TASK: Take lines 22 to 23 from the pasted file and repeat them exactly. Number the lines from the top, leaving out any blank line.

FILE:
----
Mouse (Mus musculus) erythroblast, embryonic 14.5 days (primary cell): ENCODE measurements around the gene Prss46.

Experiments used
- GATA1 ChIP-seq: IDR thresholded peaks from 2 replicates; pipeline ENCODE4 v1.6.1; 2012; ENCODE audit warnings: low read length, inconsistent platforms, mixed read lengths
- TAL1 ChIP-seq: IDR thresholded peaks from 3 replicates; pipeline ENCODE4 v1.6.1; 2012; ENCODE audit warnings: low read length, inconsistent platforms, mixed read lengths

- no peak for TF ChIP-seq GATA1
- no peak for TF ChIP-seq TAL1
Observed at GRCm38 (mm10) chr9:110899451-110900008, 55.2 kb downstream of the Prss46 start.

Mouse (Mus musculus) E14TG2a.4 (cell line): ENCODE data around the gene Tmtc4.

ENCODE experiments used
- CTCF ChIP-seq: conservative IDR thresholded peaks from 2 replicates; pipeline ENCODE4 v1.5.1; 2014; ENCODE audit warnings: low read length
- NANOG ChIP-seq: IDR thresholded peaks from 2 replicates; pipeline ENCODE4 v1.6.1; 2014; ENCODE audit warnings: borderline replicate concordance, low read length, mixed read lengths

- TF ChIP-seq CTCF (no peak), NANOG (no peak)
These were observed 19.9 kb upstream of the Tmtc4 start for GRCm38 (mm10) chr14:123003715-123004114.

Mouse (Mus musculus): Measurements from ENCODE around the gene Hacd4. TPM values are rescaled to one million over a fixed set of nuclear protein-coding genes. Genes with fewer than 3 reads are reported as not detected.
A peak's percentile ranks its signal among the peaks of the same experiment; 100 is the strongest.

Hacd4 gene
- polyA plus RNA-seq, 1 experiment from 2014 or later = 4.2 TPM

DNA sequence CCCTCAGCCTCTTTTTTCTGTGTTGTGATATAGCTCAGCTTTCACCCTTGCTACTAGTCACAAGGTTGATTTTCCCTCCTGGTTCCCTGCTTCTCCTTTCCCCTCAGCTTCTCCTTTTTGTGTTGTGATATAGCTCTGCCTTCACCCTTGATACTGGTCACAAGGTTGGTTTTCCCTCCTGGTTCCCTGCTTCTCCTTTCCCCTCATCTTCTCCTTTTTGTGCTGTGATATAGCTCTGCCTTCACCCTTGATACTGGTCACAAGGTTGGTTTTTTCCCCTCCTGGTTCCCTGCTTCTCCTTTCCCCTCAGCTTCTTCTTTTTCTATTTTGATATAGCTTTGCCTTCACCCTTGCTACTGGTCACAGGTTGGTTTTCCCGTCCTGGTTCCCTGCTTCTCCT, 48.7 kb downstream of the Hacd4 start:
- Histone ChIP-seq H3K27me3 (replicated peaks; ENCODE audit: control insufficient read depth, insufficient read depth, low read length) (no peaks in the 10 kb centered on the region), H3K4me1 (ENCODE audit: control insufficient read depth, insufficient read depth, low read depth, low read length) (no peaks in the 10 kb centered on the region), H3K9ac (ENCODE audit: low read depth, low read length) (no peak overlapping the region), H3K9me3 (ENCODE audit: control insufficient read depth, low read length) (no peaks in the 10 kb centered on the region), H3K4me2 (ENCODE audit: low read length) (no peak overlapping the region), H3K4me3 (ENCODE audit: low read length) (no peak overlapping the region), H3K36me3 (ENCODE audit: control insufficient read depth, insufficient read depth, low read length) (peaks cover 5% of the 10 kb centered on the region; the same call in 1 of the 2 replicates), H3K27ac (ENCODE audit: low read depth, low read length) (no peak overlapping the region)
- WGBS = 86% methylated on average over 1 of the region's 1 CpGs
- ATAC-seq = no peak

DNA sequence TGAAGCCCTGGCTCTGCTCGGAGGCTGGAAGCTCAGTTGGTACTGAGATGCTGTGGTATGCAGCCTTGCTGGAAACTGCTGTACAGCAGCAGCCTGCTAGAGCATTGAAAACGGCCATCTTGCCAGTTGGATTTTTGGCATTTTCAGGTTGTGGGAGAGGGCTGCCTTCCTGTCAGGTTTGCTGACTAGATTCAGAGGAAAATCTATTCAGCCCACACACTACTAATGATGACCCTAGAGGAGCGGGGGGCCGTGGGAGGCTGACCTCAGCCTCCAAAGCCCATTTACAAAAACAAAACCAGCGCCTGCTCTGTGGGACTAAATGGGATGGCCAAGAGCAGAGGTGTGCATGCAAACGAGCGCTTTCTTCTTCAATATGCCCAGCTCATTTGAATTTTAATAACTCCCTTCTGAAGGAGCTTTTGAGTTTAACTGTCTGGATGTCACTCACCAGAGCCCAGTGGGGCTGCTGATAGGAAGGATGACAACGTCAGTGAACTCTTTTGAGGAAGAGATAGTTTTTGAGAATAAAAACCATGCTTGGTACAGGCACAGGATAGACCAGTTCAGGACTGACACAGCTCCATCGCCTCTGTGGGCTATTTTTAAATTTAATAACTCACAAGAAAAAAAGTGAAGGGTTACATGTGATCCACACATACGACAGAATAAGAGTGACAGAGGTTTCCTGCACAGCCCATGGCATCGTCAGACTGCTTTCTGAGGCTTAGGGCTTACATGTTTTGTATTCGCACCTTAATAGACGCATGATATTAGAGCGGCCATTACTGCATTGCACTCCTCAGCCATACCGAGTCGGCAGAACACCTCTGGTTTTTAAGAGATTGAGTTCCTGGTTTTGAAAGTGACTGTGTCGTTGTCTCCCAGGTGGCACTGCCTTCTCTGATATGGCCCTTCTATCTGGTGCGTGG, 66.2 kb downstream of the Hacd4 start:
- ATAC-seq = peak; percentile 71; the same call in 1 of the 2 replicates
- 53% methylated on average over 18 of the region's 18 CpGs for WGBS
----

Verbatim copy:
DNA sequence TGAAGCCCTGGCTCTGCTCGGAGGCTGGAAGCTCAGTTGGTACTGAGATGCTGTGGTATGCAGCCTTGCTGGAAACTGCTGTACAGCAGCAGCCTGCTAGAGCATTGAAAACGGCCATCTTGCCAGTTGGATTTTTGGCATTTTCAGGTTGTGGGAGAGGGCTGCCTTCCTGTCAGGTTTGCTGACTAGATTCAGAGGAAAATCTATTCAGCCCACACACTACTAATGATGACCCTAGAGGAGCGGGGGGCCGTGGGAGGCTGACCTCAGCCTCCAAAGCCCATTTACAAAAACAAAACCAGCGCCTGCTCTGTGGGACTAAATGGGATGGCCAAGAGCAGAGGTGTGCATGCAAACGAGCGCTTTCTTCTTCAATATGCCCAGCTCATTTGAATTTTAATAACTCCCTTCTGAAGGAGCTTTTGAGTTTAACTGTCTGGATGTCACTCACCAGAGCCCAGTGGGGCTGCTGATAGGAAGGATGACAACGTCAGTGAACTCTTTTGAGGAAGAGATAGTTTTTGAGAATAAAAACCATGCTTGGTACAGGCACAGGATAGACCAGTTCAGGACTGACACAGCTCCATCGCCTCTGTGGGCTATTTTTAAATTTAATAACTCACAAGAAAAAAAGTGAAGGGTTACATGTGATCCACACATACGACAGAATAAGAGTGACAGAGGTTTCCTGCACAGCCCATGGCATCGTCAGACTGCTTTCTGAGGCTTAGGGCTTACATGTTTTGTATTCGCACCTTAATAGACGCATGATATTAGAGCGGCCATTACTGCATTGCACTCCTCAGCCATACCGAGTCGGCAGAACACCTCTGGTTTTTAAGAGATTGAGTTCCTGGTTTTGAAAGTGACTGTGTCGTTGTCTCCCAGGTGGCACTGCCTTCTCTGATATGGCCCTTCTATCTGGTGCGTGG, 66.2 kb downstream of the Hacd4 start:
- ATAC-seq = peak; percentile 71; the same call in 1 of the 2 replicates